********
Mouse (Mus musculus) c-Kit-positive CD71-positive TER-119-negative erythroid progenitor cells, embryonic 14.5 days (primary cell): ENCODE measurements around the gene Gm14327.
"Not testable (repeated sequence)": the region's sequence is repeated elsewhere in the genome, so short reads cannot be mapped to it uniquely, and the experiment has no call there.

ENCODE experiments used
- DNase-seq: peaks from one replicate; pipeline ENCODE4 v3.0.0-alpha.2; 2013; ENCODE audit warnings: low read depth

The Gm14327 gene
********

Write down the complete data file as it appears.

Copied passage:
Mouse (Mus musculus) c-Kit-positive CD71-positive TER-119-negative erythroid progenitor cells, embryonic 14.5 days (primary cell): ENCODE measurements around the gene Gm14327.
"Not testable (repeated sequence)": the region's sequence is repeated elsewhere in the genome, so short reads cannot be mapped to it uniquely, and the experiment has no call there.

ENCODE experiments used
- DNase-seq: peaks from one replicate; pipeline ENCODE4 v3.0.0-alpha.2; 2013; ENCODE audit warnings: low read depth

The Gm14327 gene